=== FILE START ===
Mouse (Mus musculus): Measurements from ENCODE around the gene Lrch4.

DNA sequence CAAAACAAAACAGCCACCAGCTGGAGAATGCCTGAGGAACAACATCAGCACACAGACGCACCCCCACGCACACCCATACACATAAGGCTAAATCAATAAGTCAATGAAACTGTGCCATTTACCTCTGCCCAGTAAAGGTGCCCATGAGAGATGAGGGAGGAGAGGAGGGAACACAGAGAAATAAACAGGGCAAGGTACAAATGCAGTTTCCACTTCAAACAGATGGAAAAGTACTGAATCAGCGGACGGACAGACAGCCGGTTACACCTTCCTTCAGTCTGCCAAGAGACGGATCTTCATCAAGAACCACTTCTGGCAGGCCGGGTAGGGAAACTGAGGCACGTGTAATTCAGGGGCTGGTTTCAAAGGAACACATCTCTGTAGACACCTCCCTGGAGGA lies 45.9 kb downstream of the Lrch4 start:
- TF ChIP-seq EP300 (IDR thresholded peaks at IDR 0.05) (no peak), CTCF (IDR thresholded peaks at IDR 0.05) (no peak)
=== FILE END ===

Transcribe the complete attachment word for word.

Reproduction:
Mouse (Mus musculus): Measurements from ENCODE around the gene Lrch4.

DNA sequence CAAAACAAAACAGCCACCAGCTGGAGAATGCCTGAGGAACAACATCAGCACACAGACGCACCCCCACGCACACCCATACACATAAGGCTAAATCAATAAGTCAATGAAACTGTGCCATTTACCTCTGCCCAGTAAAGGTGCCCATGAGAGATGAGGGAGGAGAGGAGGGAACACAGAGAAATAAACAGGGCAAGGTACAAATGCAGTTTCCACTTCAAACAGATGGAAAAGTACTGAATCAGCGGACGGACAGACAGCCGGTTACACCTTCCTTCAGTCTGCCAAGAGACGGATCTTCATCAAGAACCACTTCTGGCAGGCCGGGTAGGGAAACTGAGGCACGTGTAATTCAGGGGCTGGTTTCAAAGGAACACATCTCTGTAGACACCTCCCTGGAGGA lies 45.9 kb downstream of the Lrch4 start:
- TF ChIP-seq EP300 (IDR thresholded peaks at IDR 0.05) (no peak), CTCF (IDR thresholded peaks at IDR 0.05) (no peak)